UEFA lose patience with Poland
European soccer's governing body UEFA warned Poland on Friday that it risked being stripped of the right to co-host Euro 2012 if it failed to reinstate its football association by Tuesday.
"Our patience has limits and we are very close to the limit," William Gaillard, special advisor to UEFA president Michel Platini, said.
"We are standing firm with FIFA. If the FA is not reinstated by Monday's deadline then we will have serious discussions about the future of Euro 2012 immediately. We will not wait any longer.
"But the rules are clear, we offered Euro 2012 to the FA, not the government, so if the FA are not in place or suspended then they are not in a position to host the tournament," he added.
The Polish FA (PZPN) has been preparing to host UEFA's 2012 European Championship finals with neighbours Ukraine. Last week, both nations were given a reprieve after a report criticised their lack of progress in preparing to hold the event.
"Last Friday we gave Poland another chance and then there was this coup on Monday. It is very annoying," Gaillard said.
"We have done everything we can for Poland and Ukraine. We have bent over backwards to help them and this makes us very unhappy."
FIFA firm on issue
Poland's arbitration tribunal suspended the PZPN board and named an administrator on Monday after Sports Minister Miroslaw Drzewiecki filed a motion saying it had violated the law in a number of cases.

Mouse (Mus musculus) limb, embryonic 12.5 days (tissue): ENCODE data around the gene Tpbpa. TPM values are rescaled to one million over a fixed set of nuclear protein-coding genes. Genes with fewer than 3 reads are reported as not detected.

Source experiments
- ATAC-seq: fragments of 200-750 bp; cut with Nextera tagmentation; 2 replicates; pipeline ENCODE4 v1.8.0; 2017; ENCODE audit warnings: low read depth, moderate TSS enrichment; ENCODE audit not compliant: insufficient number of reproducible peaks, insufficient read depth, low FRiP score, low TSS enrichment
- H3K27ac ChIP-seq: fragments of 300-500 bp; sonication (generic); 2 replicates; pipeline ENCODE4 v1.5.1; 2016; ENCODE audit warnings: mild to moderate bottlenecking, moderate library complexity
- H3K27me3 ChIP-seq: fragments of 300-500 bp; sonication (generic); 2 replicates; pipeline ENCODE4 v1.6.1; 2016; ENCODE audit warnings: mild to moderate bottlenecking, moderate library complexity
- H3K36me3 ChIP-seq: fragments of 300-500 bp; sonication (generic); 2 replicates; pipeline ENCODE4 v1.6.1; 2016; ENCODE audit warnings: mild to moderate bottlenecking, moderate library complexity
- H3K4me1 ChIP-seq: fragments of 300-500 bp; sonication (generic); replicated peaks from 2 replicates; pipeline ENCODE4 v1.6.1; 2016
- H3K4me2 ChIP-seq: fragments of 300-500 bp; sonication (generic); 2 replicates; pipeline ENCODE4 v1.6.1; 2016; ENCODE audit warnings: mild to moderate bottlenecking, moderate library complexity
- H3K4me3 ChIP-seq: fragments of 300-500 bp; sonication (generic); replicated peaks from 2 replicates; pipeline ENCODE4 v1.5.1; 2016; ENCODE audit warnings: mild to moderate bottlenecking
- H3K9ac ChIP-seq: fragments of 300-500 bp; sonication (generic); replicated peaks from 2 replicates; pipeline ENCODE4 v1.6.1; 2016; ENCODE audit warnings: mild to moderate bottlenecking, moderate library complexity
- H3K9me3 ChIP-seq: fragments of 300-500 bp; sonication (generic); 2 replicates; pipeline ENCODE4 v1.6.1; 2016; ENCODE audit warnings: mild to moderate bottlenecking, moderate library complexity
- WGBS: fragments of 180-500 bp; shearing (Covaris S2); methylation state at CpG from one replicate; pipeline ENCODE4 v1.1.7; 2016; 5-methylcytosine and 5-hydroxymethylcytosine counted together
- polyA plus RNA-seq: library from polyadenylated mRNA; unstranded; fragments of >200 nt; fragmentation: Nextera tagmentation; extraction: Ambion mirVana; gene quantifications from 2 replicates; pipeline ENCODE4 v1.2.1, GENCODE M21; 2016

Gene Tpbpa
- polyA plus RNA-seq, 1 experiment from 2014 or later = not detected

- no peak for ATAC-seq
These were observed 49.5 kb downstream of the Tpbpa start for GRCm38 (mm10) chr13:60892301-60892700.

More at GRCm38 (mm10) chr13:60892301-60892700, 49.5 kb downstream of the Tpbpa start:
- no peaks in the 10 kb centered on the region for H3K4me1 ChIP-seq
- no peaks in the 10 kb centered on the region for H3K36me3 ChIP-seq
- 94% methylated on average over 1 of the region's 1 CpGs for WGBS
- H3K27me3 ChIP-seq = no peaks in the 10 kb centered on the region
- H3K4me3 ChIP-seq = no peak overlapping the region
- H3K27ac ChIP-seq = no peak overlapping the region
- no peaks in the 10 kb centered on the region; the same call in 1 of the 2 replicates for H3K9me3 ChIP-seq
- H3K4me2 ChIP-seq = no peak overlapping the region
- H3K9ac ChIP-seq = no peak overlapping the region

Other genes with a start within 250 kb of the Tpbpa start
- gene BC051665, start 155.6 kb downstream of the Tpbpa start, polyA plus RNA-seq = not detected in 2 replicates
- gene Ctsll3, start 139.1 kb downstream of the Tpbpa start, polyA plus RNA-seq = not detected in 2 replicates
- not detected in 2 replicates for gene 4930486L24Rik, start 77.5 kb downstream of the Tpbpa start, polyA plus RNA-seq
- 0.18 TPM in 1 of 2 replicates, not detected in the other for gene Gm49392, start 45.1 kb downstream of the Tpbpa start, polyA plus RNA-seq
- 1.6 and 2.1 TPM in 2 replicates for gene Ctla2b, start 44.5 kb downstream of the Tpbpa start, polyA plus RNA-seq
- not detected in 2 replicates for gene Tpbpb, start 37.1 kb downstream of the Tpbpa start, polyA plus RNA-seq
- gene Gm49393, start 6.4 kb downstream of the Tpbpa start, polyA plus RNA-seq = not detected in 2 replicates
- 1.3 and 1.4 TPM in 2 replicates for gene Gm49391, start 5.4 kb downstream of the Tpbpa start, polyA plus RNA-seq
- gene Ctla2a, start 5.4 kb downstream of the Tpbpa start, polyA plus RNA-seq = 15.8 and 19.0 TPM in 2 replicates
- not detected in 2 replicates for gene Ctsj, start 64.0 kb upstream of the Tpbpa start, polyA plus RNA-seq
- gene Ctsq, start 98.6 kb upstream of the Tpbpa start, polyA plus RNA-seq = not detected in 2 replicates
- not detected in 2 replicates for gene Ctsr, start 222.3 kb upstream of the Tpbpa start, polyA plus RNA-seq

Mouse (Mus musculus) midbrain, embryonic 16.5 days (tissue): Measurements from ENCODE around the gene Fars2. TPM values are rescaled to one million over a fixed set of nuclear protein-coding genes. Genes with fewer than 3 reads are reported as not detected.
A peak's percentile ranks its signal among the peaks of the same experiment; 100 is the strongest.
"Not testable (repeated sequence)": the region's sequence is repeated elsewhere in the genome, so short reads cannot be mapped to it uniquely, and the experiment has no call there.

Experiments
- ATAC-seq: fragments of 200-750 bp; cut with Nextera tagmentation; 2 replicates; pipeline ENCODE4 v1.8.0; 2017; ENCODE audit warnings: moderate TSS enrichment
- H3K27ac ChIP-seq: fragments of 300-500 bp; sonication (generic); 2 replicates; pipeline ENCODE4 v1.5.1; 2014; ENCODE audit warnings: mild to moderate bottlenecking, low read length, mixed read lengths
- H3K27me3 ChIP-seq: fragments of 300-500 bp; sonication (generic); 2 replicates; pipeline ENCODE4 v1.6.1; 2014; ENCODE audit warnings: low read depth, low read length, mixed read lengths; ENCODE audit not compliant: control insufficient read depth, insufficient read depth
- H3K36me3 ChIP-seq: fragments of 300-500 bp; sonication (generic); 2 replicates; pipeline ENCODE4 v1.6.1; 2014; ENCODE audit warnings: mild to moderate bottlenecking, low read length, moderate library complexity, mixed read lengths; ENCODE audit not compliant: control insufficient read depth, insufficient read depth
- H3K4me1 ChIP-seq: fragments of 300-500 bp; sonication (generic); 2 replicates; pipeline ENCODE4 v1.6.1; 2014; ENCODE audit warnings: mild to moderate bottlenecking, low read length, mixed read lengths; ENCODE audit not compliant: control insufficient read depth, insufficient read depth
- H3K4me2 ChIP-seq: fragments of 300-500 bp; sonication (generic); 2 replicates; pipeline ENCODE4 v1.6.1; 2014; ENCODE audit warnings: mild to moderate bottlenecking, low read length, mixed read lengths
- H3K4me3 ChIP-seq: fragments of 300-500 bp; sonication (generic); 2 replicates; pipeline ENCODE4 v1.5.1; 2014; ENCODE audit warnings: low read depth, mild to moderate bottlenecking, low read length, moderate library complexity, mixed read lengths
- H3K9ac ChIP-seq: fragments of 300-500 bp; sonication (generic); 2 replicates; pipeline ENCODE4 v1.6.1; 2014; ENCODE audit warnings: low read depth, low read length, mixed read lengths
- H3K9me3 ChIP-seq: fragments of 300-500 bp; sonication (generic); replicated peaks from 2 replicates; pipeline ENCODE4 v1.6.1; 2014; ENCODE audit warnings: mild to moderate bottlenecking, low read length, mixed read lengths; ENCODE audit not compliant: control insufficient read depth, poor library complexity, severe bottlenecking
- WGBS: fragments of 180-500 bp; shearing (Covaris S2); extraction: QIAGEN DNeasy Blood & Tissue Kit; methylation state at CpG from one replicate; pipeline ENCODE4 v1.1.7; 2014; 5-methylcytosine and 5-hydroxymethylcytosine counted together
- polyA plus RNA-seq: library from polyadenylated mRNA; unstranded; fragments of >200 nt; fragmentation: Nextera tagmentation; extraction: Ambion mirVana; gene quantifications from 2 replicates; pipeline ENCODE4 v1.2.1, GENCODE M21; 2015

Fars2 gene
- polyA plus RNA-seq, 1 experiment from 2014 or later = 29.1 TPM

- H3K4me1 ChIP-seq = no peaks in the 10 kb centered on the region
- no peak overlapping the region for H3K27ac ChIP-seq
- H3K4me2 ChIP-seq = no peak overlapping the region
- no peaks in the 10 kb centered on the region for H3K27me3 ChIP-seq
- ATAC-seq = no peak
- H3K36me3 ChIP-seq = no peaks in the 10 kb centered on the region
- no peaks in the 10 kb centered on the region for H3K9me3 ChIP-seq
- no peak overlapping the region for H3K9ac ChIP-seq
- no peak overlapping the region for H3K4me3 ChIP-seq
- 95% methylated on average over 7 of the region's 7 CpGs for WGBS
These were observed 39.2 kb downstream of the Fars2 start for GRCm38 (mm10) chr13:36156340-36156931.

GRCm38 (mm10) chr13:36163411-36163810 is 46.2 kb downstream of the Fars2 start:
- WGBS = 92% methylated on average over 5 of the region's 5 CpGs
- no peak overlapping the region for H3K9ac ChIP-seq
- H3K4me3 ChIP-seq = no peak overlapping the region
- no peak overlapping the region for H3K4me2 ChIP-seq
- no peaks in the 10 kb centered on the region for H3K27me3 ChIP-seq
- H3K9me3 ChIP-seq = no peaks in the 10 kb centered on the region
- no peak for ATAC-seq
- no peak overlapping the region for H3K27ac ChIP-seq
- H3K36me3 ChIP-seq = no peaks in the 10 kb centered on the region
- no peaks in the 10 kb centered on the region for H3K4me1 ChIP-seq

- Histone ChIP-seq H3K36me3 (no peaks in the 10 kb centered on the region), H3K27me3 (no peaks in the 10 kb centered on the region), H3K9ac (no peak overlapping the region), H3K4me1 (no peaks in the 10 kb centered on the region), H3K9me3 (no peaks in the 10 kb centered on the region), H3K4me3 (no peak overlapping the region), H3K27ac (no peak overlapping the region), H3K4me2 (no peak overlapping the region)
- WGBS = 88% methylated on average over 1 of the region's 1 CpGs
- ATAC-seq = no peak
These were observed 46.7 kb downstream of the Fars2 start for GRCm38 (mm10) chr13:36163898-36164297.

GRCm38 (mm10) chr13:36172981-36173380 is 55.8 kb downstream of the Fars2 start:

World body FIFA, whose statutes forbid government intervention in football affairs, said on Wednesday Poland must reinstate the PZNP by 1000 GMT on Oct. 6 or risk being suspended from this month's two World Cup qualifying matches.
"We are standing firm with UEFA. Our warning and deadline still stands," a FIFA spokesman said on Friday.
Poland will not return to the negotiating table until FIFA withdraws its "ultimatum", sports ministry official Adam Gieresz was quoted as saying by the PAP news agency after another round of talks with the FA broke down late on Friday.
Poland are scheduled to play Czech Republic on Oct. 11 and Slovakia four days later in European qualifying Group Three which the team lead with four points from two games.
Polish Prime Minister Donald Tusk backed his sports minister, saying the administrator should stay in place, while administrator Robert Zawlocki said he would not step down.
"I will support Minister Drzewiecki in this matter," Tusk said in his first public comment on the issue during the second day of emergency talks on the issue.
"Sometimes a tough stand is needed and this can be costly. I am sure Minister Drzewiecki will not dismiss the administrator," Tusk told reporters.
"Polish soccer cannot be healed (with such a dismissal). And why do we need qualifiers that we will lose anyway if Polish football doesn't change?"
Corruption accusations have often been raised against the PZPN and its head, Michal Listkiewicz, but a succession of sports ministers, including Drzewiecki, have failed to oust him.
Local commentators say Listkiewicz, widely seen as a close friend of UEFA President Michel Platini, will probably resist any such attempts this time round as well.